The new bipartisan budget deal announced by Senate Majority Leader Mitch McConnell (R-Ky.) and Senate Minority Leader Chuck Schumer (D-NY) adds more new spending than any budget deals made under the Obama presidency, reflecting the declining influence of fiscal conservatism in the Republican-controlled Congress.
The McConnell-Schumer deal adds $300-400 billion to the federal deficit over two years and could ultimately add more than $1.5 trillion to the national debt over the next decade, according to the Committee for a Responsible Federal Budget, a non-partisan and fiscally conservative advocacy group.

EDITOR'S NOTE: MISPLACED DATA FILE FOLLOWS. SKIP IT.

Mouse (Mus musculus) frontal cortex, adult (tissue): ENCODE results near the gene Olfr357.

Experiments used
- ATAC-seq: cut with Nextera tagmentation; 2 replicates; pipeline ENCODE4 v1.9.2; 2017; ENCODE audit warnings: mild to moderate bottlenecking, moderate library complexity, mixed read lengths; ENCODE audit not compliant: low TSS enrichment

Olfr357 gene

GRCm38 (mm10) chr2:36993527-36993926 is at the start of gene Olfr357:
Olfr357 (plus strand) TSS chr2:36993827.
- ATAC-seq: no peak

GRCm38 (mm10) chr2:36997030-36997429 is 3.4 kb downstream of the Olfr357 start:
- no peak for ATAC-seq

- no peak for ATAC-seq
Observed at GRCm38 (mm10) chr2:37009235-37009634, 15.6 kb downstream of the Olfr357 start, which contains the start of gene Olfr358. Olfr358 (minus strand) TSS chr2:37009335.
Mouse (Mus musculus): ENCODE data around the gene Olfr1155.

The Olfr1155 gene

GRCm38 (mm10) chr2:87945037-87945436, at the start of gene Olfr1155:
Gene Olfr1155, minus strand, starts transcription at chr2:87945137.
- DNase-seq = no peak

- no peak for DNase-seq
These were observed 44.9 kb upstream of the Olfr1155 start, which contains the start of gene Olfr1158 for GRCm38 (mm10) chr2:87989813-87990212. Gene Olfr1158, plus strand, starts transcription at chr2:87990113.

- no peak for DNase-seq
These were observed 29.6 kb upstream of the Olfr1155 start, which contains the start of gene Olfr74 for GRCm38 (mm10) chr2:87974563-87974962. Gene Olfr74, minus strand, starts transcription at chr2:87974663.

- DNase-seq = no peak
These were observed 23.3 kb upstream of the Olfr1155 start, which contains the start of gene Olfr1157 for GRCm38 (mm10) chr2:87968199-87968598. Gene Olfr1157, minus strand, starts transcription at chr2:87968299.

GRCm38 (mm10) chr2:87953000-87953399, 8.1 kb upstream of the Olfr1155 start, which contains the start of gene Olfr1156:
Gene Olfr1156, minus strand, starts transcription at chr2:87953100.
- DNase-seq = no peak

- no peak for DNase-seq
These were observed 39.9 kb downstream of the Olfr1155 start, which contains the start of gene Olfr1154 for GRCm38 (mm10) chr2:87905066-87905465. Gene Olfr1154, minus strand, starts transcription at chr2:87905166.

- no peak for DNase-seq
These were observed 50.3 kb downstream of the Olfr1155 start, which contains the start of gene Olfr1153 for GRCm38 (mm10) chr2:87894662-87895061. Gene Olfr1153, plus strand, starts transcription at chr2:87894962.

“Horrible. Bipartisanship at its worst,” said Marc Goldwein of the CRFB. “It not only repeals the sequester — which was meant to spur fiscal reforms — but it reverses half the savings from the initial caps … Where are all the fiscal hawks?”
“The truth is, is that most people, if you ask them their top 10 concerns, nobody’s mentioning debt,” said Rep. Mark Walker (R-NC), the Republican Study Committee Chairman.
“It’s a recognition of reality that was long overdue,” a source close to McConnell told Axios. “Dems wouldn’t budge on domestic, R’s wouldn’t budge on defense, Trump’s given R’s permission politically to deficit spend, and everybody is happy to put shutdowns behind them.”
Congress is scrambling Thursday to secure enough votes to pass the two-year budget deal ahead of a midnight shutdown deadline.